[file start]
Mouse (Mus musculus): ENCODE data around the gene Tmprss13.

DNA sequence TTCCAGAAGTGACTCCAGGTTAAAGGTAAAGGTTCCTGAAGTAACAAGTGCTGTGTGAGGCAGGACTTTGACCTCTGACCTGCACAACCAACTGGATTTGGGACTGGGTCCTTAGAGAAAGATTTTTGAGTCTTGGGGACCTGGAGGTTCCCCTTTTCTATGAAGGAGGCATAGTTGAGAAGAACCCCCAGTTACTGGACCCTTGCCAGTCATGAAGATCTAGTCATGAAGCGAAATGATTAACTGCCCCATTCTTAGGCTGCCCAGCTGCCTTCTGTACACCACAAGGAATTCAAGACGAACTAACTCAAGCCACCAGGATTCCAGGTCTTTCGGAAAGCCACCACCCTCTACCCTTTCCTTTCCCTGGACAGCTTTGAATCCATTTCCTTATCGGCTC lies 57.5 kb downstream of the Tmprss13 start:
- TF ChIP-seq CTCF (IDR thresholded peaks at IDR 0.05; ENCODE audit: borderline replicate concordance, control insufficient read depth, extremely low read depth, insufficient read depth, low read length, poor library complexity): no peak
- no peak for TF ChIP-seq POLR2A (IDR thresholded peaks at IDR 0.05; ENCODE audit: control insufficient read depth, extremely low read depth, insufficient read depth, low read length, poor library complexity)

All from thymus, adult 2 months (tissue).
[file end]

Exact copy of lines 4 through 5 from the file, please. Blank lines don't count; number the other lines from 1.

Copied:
- no peak for TF ChIP-seq POLR2A (IDR thresholded peaks at IDR 0.05; ENCODE audit: control insufficient read depth, extremely low read depth, insufficient read depth, low read length, poor library complexity)

All from thymus, adult 2 months (tissue).